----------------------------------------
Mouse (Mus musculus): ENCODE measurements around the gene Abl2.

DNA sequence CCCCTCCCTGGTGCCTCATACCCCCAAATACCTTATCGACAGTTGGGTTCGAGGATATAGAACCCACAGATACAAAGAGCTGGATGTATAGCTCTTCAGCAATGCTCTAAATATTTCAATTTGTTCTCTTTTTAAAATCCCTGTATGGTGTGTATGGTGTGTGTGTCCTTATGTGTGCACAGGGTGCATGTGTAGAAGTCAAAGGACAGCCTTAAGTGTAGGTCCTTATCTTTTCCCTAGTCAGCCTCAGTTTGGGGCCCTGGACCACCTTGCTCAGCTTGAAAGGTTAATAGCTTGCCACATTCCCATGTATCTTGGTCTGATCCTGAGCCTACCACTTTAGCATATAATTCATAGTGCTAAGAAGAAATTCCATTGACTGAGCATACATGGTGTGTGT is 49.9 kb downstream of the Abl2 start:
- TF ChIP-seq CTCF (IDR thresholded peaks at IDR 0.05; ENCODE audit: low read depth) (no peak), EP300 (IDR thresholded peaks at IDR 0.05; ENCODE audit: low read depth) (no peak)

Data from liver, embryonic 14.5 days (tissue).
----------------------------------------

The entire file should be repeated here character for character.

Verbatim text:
Mouse (Mus musculus): ENCODE measurements around the gene Abl2.

DNA sequence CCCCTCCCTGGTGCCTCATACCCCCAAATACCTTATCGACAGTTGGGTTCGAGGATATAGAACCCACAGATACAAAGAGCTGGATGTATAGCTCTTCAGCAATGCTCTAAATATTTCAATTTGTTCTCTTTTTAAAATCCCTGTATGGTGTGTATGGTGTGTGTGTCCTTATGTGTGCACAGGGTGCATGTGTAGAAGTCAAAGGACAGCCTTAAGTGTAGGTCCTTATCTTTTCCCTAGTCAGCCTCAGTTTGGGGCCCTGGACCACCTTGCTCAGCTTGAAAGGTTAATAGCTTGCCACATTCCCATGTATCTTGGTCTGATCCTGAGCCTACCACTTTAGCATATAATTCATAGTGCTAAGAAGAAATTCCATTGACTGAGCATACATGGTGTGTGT is 49.9 kb downstream of the Abl2 start:
- TF ChIP-seq CTCF (IDR thresholded peaks at IDR 0.05; ENCODE audit: low read depth) (no peak), EP300 (IDR thresholded peaks at IDR 0.05; ENCODE audit: low read depth) (no peak)

Data from liver, embryonic 14.5 days (tissue).